Memo to Denver Broncos coach John Fox: Do yourself a favor and don't pretend that your 23-20 loss to the Oakland Raiders was proof that your way of managing games will work in the long run. Fox is a master of manipulating games to keep the score down and then winning more often than not by pulling out a play or two at the end. Another coach who did this well was Dan Reeves, particularly during his time as head coach in Denver with quarterback John Elway. It's basically a way of playing percentages that the other team will screw up more than your team. While it has helped each coach reach Super Bowls, neither has captured the Lombardi Trophy.

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Kyle Orton was sacked five times by the Raiders.
(Getty Images)

The big problem in Fox's case is that he falls in love with mediocre quarterbacks, first Jake Delhomme(notes) and now Kyle Orton(notes). On Monday night, Orton was his usual mix of just enough good sprinkled with a lot of inadequacy. Orton made the game close at the end with one nice drive as Denver fans were chanting "Tebow, Tebow." The reality is that Orton doesn't read the field fast enough or consistent enough to be an elite quarterback. Beyond that, his ability to make plays when the pocket breaks down plummets faster than political approval ratings in an economic crisis. The only reason the loss to Oakland was close is that the Raiders have Jason Campbell(notes) at quarterback and committed a million silly penalties. Here's hoping that Fox realizes that sooner than later.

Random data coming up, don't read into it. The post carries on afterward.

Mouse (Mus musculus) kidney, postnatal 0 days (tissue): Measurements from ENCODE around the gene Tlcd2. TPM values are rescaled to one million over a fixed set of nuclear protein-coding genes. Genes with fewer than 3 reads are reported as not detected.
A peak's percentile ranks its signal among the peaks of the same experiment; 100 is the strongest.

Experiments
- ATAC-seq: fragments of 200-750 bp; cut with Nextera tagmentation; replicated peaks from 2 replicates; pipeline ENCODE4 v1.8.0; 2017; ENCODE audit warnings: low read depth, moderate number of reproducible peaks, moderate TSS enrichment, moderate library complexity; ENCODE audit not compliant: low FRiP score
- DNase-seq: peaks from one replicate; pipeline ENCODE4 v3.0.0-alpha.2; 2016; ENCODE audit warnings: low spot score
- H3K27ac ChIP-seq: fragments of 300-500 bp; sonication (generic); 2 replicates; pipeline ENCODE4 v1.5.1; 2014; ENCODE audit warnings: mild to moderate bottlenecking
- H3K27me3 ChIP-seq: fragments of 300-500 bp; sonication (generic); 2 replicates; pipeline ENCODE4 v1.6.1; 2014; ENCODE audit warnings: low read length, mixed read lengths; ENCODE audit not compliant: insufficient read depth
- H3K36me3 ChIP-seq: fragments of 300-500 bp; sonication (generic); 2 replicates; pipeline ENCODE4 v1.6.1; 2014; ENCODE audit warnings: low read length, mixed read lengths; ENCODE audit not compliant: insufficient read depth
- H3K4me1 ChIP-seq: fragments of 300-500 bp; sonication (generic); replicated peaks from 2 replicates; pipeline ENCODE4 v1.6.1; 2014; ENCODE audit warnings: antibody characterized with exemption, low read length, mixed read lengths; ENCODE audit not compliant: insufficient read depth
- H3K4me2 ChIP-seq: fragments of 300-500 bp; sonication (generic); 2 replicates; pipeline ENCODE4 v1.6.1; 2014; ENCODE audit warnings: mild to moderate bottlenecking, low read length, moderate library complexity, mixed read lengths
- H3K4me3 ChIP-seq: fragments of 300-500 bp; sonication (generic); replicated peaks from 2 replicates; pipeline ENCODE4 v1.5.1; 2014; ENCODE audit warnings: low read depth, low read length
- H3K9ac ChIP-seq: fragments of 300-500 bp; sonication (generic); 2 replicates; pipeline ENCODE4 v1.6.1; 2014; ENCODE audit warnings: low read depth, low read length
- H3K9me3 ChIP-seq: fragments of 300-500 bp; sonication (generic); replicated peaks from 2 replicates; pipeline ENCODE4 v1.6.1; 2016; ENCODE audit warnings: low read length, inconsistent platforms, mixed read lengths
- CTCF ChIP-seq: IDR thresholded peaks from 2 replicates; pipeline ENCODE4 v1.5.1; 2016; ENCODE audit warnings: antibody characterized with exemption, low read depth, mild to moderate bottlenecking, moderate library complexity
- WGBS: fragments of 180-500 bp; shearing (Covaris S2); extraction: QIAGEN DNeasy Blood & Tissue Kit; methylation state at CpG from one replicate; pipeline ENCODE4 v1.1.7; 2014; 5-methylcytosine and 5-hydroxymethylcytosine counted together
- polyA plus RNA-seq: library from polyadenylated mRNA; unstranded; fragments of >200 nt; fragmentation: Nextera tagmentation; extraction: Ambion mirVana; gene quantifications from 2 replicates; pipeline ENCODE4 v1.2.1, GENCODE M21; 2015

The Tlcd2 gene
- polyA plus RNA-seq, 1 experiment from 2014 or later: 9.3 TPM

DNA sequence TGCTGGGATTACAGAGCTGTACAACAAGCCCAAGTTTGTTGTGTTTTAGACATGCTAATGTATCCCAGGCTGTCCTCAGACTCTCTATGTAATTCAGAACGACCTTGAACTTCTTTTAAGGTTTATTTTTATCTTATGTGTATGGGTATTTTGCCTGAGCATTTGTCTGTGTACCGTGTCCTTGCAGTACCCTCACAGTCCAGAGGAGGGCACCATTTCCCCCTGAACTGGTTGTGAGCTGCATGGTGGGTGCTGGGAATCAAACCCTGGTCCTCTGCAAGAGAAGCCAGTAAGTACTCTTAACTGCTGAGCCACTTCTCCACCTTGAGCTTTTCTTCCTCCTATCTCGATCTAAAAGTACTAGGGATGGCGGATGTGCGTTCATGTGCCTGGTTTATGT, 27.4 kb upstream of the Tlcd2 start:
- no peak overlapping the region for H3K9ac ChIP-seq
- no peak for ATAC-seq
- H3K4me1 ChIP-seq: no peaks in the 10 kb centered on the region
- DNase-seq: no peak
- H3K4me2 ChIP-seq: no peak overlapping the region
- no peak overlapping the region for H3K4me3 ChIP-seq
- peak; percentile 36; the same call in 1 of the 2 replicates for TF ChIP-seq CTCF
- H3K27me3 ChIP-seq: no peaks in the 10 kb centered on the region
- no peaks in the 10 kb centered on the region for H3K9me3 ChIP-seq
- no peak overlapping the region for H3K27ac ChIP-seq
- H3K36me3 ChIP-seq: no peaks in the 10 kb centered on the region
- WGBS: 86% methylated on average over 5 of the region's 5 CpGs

Silver lining

With Michael Vick(notes) headed back to Atlanta on Sunday night, there will be the usual handwringing about whether he should have been let go by the Falcons and whether he got punished excessively for his crimes. Blah, blah, blah. Put the arguments on an endless loop. What's done is done. However, the episode taught Falcons owner Arthur Blank an important lesson about how to run a football team. While Blank remains an attentive owner intent on doing whatever is necessary to build a winner, he has backed off in significant ways. Mostly, Blank has learned that his direct contact with Vick ultimately undermined the authority of other people who worked with Vick on a day-to-day basis. Harsh lesson for all, to be sure, but at least Blank doesn't hang around his players constantly and give news conferences after every game in the locker room.